The amount of data flowing through our daily lives is flourishing. Every second Google processes more than 40,000 searches. Every minute there are 16 million texts sent around the world. Every day more than 300 million photos are uploaded to Facebook.
Where does it all live? Enter the hyperscale: giant data centers increasingly on the radar for investors.
“Hyperscales are data centres on steroids” says Pippa Webber, from JLL’s Alternatives team in Asia Pacific. “They can scale to millions and billions of users with 5,000-plus servers and 10,000 square feet of space.”
Facebook announced this autumn that it will build a hyperscale in Singapore. Chayora Limited, a Hong Kong-based data centre infrastructure company will be building its first hyperscale in Mainland China.
Data centers, along with other alternative real estate sectors, have become a greater focus for investors looking to new sectors in the hunt for yield. The global revenue for the data center market is growing at a 16 percent compound annual growth rate and is expected to reach US$60 billion by 2020, according to Structured Research.
For hyperscales, trading volumes remain low, but here’s what investors need to know about this nascent real estate sector.
1. Hyperscales – for now – are a small part of the data-centre world.
There were 420 hyperscale data centres operating worldwide as of August 2018. This is a mere fraction of the total number of data centres, which globally exceeds 8.6 million, with more than 3 million in the U.S. alone.
2. The need for hyperscales is increasing.
The number of people using the internet has grown from 2.5 billion people in 2012 to 3.7 billion in 2017, according to DOMO. And 2.5 quintillion bytes of data – that’s 18 zeros if you were wondering – are created each day. More than 90 percent of the data in the world was created in the last two years. Data usage is accelerating faster than places to store the data.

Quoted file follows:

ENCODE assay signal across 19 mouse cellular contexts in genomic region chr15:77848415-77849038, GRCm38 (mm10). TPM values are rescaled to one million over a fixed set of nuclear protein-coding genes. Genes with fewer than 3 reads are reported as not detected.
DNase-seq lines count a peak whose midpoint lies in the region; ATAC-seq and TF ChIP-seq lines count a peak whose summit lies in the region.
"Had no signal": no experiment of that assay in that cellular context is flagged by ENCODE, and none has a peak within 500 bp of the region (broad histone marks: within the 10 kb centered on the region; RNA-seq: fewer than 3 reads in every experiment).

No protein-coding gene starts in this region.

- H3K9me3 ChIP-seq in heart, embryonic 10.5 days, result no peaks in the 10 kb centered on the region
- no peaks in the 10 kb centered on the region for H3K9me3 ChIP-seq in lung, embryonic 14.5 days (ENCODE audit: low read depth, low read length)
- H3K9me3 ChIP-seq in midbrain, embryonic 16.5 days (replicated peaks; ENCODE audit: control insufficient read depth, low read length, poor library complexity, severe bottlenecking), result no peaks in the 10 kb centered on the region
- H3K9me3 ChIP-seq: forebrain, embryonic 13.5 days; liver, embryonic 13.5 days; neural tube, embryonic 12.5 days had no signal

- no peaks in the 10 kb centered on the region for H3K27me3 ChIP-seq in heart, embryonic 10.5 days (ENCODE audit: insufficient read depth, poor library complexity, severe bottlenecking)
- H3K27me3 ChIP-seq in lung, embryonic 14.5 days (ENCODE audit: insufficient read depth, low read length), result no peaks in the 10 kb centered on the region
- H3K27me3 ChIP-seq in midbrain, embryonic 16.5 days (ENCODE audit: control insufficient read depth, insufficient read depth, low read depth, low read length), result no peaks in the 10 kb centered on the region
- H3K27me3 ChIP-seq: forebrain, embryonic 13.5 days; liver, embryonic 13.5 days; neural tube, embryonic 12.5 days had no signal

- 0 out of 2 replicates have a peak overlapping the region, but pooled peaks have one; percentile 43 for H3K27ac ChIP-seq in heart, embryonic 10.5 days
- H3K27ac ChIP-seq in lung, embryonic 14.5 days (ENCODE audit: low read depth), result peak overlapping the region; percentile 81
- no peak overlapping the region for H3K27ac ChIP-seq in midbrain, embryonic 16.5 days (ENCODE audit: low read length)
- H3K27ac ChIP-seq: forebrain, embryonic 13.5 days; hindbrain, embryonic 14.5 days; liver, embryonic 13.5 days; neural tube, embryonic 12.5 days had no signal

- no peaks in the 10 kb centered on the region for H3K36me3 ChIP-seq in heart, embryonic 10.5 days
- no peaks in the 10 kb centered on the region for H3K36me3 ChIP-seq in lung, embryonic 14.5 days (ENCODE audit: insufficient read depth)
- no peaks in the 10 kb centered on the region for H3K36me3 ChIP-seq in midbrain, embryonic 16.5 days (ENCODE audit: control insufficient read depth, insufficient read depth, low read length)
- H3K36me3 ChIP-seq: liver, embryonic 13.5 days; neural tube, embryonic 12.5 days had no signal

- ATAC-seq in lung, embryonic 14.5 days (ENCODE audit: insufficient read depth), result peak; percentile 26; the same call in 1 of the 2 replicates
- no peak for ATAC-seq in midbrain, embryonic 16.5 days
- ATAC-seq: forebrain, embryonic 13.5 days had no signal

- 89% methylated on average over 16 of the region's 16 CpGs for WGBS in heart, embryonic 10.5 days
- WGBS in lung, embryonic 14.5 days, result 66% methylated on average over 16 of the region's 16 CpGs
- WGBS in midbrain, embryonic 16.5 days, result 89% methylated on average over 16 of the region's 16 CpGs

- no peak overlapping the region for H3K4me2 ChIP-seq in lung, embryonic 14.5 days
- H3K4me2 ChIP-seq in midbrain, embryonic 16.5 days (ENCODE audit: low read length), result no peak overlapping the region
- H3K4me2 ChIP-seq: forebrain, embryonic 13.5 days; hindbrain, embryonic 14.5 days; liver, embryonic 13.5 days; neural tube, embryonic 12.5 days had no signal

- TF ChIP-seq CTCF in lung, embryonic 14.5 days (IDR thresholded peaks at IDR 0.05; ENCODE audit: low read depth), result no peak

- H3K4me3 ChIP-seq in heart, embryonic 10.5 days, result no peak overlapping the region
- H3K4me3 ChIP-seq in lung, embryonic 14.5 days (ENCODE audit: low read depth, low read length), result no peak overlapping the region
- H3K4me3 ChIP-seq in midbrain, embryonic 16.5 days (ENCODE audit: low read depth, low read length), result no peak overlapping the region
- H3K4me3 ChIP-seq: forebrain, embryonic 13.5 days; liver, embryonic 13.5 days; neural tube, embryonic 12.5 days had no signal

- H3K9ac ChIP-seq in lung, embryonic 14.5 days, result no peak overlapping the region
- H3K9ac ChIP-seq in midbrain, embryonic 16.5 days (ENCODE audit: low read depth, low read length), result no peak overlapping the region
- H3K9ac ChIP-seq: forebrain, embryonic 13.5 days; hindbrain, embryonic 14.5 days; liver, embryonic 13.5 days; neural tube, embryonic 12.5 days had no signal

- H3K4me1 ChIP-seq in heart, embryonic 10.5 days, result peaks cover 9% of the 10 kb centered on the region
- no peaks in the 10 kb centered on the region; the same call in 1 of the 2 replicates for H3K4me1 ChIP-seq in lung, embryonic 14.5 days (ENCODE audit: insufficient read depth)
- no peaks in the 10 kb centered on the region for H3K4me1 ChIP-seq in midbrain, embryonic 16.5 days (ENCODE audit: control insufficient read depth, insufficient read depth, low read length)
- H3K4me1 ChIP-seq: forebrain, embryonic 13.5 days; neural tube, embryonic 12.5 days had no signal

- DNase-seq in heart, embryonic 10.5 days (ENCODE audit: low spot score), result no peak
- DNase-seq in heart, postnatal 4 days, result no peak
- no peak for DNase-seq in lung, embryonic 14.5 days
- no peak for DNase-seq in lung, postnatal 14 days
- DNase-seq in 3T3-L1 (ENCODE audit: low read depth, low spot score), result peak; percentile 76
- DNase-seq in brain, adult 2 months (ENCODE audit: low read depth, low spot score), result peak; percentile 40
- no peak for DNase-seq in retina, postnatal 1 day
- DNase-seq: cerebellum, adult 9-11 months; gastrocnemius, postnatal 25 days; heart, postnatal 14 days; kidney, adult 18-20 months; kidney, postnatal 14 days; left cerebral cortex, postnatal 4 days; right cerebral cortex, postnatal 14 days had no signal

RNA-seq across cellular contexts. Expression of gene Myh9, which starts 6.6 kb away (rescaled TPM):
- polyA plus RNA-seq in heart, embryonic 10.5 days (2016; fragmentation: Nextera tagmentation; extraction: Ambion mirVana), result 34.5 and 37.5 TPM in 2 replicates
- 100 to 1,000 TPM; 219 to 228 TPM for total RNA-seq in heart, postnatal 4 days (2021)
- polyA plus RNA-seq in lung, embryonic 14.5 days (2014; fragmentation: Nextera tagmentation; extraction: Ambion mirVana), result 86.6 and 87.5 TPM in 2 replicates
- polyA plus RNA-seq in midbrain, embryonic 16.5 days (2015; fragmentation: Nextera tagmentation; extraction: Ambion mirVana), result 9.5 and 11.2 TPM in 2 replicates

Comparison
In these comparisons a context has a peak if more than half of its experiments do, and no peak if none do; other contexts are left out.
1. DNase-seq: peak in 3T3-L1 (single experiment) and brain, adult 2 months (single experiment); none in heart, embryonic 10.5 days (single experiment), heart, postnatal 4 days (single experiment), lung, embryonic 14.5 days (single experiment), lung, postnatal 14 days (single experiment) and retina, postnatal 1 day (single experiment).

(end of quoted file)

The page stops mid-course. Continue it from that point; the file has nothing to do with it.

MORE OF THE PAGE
“Investors and developers with construction capabilities, access to large blocks of land and experience dealing with local authorities are likely to have a strategic advantage in the hyperscale wave,” says Bob Tan, Director of Alternatives for JLL Asia Pacific. “We know that there is no end in sight for cloud services. The demand for hyperscales will continue to rise, giving way to investors looking at alternative real estate investments to traditional data centers.”
3. Location is important
Data centers need roughly the equivalent annual output of 50 power plants, so energy pricing is a top factor when choosing location. Iowa, Nevada, Washington, New Mexico and Texas all remain top markets due to their favorable cost per kWh, economic incentives and secure environments.
Across Asia Pacific, key markets include Singapore, Hong Kong, Sydney and Tokyo.
Asia Pacific is likely to be the fastest-growing region in terms of data center location, according to Cisco’s Global Cloud Index: Forecast and Methodology, 2015–2020. It’s expected that by 2020 hyperscale data centers will house 47 percent of data servers globally.
4. Tech companies invest in their own hyperscales.
The hyperscale market remains niche. But growing tech companies are building and investing in their own hyperscales.
One reason: security.
But with a growing need for security and reliability of data across all sectors, it’s expected that industries like banking, oil and gas and pharma are the next wave of users for hyperscales. Across Asia, the number of build-to-suit hyperscale data centers continues to rise due to strategy, cost efficiency, resource considerations, or to achieve speed to market.
4. Companies are spending money on the sector.
The capex of hyperscale operators was up 59 percent from a year ago, according to Synergy Research Group, meaning companies are increasingly investing in their data infrastructure.
“Capex has reached levels that were previously unthinkable for these massive data center operators and it continues to climb,” says John Dinsdale, a Chief Analyst at Synergy Research Group. “The largest of these hyperscale operators are building economic moats that smaller competitors have no chance of replicating. In cloud computing especially, the ability to fund hyperscale capex levels has become a competition killer.”
Click to read more about capital’s shift into alternative real estate in Australia.